Brushes and cans of paint lay strewn on the gallery floor under an abstract painting, and a pair of young visitors had an idea. This, the couple thought, must be one of those art projects that engage with the audience. They each picked up a paint brush and added a few dark green strokes, not knowing that the $450,000 painting was a finished work.
What could possibly go wrong?
As it turned out, almost nothing.
The painting before (top) and after it was defaced. Photo courtesy of BrandArchitects, CCOC, MINOA ART ASSETS
Alarmed by the defacement, the organizers of the Seoul exhibition called the police and reviewed surveillance footage to track down the couple, who said they mistook the setup as an invitation to collaborate. (It was not; the display of paint and brushes was a nod to the artist’s creative process.)
JonOne, who painted the graffiti-style piece, was initially shocked by what he thought was an act of vandalism.
“What is this shit?” he recalled thinking. Then, he told VICE World News, he “realized their misunderstanding by watching the video.”
Born John Andrew Perello, JonOne’s reaction followed a flurry of global media reports about the incident at the exhibition, called Street Noise, that opened in February at a gallery in Lotte World Mall in the Korean capital.
JonOne, an American graffiti artist, paints “Untitled” in South Korea in 2016. Photo: David Maginot, courtesy of BYNDR
“With just three brush strokes on my canvas, they have managed to cause a planetary buzz?!? There is strength in that,” the artist said in an email.
“It made me think about how in today’s world we’re all so closely linked and I hope someday to have the opportunity to drink tea with them in Korea,” he said, adding that he might even thank his uninvited collaborators.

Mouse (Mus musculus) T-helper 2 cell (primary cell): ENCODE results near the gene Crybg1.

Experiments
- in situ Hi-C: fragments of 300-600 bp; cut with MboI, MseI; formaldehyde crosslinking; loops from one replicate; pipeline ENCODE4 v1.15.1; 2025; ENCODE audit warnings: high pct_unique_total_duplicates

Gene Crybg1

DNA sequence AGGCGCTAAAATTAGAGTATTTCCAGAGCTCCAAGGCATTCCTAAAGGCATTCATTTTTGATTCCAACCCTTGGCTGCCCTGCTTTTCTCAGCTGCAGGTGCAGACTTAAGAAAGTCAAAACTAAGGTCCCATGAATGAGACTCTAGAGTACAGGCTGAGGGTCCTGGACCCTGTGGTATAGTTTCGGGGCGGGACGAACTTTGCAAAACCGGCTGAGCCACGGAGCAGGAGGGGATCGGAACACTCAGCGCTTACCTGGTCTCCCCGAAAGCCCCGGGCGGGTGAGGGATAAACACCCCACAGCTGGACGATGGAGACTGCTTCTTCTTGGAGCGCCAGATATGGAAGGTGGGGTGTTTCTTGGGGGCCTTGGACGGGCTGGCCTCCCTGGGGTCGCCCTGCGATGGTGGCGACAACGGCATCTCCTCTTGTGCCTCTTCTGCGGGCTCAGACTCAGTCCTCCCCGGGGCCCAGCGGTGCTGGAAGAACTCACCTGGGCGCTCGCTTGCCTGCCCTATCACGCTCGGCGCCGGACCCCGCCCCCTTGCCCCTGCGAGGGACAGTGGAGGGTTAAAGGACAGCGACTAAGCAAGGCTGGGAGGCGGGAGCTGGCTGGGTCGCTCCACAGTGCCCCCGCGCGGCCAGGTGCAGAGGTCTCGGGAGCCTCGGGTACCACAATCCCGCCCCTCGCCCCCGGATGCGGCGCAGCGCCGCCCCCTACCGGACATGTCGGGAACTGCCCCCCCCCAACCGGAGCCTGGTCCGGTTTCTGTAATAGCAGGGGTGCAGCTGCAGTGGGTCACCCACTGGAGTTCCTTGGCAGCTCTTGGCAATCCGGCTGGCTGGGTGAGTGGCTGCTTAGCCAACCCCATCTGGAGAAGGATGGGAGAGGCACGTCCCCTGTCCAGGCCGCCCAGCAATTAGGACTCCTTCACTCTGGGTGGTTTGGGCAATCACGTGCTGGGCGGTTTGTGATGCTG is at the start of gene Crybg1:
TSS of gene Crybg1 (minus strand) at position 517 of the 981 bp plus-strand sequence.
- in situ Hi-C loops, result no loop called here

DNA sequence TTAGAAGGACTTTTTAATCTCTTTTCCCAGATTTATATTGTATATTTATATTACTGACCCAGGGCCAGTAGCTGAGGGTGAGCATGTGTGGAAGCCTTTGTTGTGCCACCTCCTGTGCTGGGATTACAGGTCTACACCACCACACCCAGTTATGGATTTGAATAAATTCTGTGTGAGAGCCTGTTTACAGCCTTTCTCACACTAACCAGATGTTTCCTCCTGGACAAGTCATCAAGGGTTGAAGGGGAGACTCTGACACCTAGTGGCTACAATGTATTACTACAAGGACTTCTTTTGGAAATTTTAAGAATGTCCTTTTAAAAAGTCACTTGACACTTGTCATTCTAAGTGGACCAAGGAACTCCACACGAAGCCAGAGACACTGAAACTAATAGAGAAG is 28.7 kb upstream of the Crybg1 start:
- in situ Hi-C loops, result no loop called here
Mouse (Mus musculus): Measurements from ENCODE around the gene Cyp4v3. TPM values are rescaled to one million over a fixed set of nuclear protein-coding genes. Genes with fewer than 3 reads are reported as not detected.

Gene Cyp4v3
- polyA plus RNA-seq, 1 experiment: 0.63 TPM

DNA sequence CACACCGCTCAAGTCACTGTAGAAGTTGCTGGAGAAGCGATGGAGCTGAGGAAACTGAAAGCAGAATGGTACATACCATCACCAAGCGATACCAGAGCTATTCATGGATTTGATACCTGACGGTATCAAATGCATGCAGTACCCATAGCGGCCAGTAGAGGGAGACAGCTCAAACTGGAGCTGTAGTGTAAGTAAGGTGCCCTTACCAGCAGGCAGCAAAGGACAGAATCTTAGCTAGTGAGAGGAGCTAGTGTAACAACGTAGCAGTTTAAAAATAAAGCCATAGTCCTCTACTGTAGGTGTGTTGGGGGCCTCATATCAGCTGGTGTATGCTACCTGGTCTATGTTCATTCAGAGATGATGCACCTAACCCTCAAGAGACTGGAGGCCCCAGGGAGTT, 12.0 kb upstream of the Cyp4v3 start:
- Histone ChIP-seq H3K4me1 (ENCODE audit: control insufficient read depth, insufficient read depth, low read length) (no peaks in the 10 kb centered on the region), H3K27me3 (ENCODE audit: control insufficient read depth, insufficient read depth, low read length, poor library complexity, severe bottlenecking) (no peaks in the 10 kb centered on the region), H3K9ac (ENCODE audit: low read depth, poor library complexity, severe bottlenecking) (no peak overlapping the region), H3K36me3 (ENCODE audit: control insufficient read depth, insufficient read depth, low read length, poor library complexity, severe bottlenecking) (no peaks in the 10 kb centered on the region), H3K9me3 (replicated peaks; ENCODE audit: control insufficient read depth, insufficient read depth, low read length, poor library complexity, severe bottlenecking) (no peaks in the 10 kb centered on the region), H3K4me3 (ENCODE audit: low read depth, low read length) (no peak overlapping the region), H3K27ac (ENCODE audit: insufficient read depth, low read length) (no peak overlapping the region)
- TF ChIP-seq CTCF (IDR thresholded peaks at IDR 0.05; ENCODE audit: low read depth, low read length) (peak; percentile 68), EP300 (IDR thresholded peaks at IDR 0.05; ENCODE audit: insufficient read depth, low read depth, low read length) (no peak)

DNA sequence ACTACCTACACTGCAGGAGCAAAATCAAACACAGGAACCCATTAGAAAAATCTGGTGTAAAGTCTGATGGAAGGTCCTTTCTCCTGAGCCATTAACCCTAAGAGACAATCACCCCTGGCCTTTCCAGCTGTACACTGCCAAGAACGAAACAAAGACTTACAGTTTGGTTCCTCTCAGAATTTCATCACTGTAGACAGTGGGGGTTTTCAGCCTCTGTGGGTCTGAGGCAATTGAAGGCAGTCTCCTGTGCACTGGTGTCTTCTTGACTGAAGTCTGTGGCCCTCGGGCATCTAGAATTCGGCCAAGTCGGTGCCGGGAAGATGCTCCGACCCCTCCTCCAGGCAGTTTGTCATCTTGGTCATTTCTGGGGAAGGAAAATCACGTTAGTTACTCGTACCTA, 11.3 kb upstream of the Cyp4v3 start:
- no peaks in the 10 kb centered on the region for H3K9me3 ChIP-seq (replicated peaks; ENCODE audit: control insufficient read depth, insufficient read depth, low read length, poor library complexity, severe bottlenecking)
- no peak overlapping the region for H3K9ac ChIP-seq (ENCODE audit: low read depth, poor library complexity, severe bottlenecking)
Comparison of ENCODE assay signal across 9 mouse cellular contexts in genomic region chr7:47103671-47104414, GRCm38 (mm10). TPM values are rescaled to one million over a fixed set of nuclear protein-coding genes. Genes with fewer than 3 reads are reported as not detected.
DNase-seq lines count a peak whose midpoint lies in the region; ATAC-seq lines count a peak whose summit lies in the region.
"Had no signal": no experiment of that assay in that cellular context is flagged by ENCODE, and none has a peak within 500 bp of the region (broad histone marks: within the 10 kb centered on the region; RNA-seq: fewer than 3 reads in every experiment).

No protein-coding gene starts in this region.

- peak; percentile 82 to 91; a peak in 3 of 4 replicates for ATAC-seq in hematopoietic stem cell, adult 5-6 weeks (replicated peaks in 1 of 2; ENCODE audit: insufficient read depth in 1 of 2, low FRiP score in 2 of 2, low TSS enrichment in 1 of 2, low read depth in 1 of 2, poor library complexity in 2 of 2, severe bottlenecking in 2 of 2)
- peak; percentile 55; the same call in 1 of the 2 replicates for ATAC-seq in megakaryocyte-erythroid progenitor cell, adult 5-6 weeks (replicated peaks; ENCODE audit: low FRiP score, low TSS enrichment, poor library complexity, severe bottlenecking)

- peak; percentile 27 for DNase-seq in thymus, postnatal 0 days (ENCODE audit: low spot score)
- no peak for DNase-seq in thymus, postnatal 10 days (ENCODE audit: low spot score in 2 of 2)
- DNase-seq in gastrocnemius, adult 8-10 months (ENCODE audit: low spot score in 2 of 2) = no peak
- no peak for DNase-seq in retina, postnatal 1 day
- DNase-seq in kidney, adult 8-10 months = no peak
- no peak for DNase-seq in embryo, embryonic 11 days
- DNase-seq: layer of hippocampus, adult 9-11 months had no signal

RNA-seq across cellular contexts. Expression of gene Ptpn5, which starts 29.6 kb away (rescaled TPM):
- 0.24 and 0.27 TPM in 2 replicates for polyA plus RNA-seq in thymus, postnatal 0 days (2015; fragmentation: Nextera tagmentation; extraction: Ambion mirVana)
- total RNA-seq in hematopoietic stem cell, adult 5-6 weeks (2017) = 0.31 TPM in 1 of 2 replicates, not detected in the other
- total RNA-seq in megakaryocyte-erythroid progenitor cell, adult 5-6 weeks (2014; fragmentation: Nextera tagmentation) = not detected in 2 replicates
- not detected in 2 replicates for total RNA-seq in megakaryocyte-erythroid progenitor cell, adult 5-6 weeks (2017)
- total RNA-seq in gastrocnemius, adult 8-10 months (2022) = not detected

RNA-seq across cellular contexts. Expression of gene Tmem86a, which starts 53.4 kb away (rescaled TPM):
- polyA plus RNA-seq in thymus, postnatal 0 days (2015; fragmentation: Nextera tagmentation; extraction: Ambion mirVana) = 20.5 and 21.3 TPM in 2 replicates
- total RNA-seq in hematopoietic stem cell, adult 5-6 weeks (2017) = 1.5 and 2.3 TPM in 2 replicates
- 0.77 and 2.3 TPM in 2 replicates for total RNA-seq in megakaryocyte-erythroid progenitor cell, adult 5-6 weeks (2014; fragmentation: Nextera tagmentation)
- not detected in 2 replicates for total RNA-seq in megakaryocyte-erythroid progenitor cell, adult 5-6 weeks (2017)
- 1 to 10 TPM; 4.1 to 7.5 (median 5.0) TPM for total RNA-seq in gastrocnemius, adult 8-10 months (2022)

JonOne is known for his street art and graffiti. Photo: David Maginot, courtesy of BYNDR
The painting, titled “Untitled,” is estimated by the exhibition organizers to be worth about $450,000, a valuation that speculators said could go up because of the unexpected encounter on March 28.
When the painting “Untitled” was later exhibited, it was accompanied by some of the brushes and paint cans he used. Photo: David Maginot, courtesy of BYNDR
“For artists, the public attention that their artworks get could be beneficial. The artist is the one who understands that the hierarchy between artists and viewers was already disrupted and shows that he is an artist who knows the trend,” said Kang Su-mi, a Korean art critic and an associate professor of Art Theory in Painting at Dongduk Women’s University.
Capitalizing on the buzz, the exhibition’s marketing team has even begun featuring news reports about the vandalism on online booking sites.
But Kang Wook, an organizer of the exhibition, said the work might be restored to its original condition, at the artist’s request. It’s unclear yet who would pay for the cost of repair, he said.
“We are still in the process of discussing how to handle this with the lender and artist since it has to be displayed until June,” he told VICE World News. “The final decision will be made by the lender and the restoration process will be started after it was taken down from the exhibition in June.”
JonOne in South Korea in 2016. Photo: David Maginot, courtesy of BYNDR
He said the painting had been exhibited several times before, always with an explanatory notice, and had never been previously defaced.
Unintended interactions with artworks have been a recurring theme in the art world.
In 2015, janitors at an art exhibit in Italy “cleaned up” an art installation at the Museion Bozen-Bolzano, mistaking empty bottles of Champagne and cigarette butts as rubbish.
In 2018, a visitor to Portugal’s Serralves museum was hospitalized after falling into an optical illusion designed by the British artist Anish Kapoor. The work was titled Descent into Limbo.
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Hyeong Yun contributed reporting.